A Brief History of Crime and Drug Laws in Canada

The passage of the Controlled Drugs and Substances Act in 1996 marked a major shift in the way Canada views and handles drug offences and substance-related crimes. Though the possession of many drugs and controlled substances is still a criminal offence that can result in both fines and jail time, the Act takes various factors into account in its determination of sentencing limits and is part of a shift towards viewing drug offences as public health concerns.

Criminal defence cases against many drug-related offences or accusations is different from other criminal cases in the Calgary courts, and is viewed differently by the Canadian criminal justice system at large. Understanding the difference might help you rest a little easier if you're facing a drug related charge, and for that we need to take a quick look at the recent history of drug laws in Canada.

 Drug Laws and Drug Offences Prior to 1996

Before the Controlled Drugs and Substances Act came along, most of the criminal charges related to drug and controlled substance possession were defined by the Narcotic Control Act of 1961. This law lumped many drugs, including heroin, cocaine, and cannabis (marijuana) together, and treated possession of these substances the same in terms of both defining the severity of a drug offence and the sentencing guidelines for the different substances.

Less than a decade later, in 1969, the Canadian government formed a commission to examine drug policy in the criminal justice system. The Commission of Inquiry into the Non-Medical Use of Drugs, also known as the Le Dain Commission, concluded in 1972 and made several recommendations, including the decriminalization of marijuana possession and use and the gradual decriminalization of other drugs as further investigations were made. In essence, the Commission concluded that drug possession and use more effectively viewed as a public health issue rather than a matter for the criminal courts.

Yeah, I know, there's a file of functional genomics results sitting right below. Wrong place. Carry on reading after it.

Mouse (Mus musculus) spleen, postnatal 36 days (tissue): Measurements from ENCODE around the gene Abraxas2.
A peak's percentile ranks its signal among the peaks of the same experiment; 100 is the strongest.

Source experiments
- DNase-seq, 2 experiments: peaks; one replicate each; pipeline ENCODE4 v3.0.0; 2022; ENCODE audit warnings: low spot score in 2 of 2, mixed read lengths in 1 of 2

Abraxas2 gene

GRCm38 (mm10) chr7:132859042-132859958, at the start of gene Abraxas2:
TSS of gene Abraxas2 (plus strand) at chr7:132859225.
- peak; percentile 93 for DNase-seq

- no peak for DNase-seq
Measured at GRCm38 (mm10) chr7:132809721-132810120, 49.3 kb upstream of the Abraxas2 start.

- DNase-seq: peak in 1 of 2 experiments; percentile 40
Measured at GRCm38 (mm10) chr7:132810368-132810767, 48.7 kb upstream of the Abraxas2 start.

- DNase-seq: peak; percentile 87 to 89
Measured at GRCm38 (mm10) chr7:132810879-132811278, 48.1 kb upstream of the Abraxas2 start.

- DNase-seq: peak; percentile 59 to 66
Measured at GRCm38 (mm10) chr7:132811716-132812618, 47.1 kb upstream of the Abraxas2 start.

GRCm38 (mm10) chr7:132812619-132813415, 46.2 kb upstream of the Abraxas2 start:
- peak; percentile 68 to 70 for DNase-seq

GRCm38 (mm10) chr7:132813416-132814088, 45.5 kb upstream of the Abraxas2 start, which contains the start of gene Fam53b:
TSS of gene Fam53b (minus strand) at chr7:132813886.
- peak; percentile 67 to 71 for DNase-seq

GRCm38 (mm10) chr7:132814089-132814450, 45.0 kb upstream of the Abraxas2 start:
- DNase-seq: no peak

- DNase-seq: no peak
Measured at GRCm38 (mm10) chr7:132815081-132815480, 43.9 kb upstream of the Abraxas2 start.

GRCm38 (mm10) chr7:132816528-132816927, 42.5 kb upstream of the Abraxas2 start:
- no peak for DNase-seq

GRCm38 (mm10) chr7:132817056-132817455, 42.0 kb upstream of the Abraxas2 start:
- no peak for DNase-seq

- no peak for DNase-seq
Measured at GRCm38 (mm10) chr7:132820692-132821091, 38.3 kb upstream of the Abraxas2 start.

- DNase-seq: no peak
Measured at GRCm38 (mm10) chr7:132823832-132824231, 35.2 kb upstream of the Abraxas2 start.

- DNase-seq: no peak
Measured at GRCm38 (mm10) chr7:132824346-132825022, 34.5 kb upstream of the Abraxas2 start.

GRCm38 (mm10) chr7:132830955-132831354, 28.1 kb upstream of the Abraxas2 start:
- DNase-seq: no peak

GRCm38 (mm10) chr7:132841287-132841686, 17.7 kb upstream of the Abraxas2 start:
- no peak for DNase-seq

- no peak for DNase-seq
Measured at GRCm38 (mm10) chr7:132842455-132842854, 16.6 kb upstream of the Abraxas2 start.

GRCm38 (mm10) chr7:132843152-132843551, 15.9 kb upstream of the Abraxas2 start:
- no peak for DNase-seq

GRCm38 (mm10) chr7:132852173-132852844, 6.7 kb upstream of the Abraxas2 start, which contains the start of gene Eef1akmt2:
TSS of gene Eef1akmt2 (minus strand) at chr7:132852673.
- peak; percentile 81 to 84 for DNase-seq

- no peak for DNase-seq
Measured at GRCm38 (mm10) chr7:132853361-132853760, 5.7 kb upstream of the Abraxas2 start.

Unfortunately, the Canadian government didn't heed the advice of its own commission, and possession of most drugs remains a criminal offence even today. The penalties have shifted, however, and there is a much greater emphasis in the law and in the view and proceedings of the courts on rehabilitation, and on ensuring that persons accused of drug offences can continue to contribute to society. As different substances become better understood and as drug use is reacted to with less fear and condemnation, criminal defence cases involving drug charges continue to evolve somewhat separately from other criminal cases.

You Don't Have to Face a Drug Offence or Accusation Alone

One thing Canadian law has always allowed, and that the Calgary courts have always welcomed, is a criminal defence lawyer to help you determine the best course of action if you have been charged with a drug offence. An experienced lawyer can help you respond to charges and mount an effective defence so you can get your life back on course as quickly as possible.

If you or a family member is facing a drug charge in the greater Calgary area and you would like to consult with a criminal defence lawyer at no cost and with no obligation, please contact Susan Karpa today.